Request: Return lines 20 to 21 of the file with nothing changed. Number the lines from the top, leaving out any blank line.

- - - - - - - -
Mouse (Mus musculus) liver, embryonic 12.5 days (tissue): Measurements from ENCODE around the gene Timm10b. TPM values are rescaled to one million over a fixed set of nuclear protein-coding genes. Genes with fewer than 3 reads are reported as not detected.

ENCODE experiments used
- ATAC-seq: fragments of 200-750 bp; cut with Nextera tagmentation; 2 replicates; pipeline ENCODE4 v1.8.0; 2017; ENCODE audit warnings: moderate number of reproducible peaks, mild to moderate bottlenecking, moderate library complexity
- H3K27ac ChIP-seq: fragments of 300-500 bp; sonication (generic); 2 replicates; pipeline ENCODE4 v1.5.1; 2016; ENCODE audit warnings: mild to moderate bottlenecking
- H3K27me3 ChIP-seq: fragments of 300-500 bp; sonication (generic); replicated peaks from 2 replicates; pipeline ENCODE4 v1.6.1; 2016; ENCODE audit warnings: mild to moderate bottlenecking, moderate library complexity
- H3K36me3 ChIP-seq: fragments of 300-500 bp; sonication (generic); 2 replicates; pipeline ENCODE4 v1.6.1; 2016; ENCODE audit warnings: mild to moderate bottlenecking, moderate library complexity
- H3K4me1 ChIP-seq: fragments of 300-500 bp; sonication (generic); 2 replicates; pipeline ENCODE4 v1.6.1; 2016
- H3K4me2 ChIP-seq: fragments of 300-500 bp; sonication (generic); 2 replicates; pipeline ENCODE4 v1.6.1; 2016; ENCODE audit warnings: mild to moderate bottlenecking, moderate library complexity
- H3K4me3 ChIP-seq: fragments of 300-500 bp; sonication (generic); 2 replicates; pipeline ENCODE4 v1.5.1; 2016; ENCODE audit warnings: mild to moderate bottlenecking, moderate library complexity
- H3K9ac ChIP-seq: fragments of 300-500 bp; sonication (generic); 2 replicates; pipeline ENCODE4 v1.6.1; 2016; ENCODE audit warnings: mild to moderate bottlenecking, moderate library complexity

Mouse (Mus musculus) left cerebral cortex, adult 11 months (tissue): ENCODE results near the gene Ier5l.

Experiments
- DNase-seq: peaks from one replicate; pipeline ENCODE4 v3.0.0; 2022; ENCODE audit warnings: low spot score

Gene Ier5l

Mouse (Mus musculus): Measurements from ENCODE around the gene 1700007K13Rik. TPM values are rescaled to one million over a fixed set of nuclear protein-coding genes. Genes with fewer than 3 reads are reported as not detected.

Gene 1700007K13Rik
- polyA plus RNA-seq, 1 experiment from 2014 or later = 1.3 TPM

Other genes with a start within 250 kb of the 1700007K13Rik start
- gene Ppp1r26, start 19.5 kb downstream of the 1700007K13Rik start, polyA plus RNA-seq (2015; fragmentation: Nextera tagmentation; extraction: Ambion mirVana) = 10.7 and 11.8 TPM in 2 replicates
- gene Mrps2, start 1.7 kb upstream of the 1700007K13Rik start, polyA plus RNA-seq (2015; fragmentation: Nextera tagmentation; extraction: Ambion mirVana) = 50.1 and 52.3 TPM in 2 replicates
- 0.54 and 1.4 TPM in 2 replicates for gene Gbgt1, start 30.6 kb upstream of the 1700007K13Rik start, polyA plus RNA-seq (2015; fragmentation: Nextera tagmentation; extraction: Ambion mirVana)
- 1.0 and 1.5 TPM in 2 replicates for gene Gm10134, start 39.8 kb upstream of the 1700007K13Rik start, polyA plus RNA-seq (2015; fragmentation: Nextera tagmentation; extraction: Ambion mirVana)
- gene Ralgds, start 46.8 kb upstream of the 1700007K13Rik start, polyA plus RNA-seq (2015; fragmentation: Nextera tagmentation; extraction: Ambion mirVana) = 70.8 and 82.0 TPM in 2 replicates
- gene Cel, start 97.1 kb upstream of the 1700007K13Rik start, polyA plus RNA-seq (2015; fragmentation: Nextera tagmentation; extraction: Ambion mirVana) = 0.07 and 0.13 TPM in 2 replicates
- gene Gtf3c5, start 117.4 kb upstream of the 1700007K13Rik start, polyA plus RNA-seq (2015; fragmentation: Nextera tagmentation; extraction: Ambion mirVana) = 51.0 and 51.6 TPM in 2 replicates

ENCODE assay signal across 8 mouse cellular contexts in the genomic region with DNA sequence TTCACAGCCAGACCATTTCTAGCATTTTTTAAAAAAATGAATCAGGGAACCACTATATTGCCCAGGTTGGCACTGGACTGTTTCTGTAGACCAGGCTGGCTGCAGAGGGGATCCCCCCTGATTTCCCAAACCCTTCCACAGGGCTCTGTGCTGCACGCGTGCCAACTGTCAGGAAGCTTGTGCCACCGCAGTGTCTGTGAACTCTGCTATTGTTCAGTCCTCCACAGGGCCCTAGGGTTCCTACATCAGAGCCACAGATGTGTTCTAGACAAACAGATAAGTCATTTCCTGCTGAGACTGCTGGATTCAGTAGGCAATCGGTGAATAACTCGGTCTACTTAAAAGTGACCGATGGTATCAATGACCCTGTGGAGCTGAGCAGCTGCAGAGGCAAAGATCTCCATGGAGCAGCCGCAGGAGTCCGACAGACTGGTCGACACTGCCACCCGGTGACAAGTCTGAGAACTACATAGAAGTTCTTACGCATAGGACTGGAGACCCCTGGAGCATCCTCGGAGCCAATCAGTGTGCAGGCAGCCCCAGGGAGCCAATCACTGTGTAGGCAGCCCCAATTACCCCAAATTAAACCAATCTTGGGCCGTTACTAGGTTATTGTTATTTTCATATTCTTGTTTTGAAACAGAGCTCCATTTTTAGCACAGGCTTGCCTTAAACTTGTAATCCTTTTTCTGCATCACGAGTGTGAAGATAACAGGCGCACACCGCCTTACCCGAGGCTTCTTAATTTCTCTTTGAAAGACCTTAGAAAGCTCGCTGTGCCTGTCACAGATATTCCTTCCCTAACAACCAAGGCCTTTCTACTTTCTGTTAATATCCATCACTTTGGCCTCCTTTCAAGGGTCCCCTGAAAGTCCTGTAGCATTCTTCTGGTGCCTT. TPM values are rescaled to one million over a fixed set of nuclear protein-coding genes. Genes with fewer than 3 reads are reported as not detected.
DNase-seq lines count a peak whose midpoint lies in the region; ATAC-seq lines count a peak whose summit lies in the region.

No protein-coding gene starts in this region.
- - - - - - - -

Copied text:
- gene Mrps2, start 1.7 kb upstream of the 1700007K13Rik start, polyA plus RNA-seq (2015; fragmentation: Nextera tagmentation; extraction: Ambion mirVana) = 50.1 and 52.3 TPM in 2 replicates
- 0.54 and 1.4 TPM in 2 replicates for gene Gbgt1, start 30.6 kb upstream of the 1700007K13Rik start, polyA plus RNA-seq (2015; fragmentation: Nextera tagmentation; extraction: Ambion mirVana)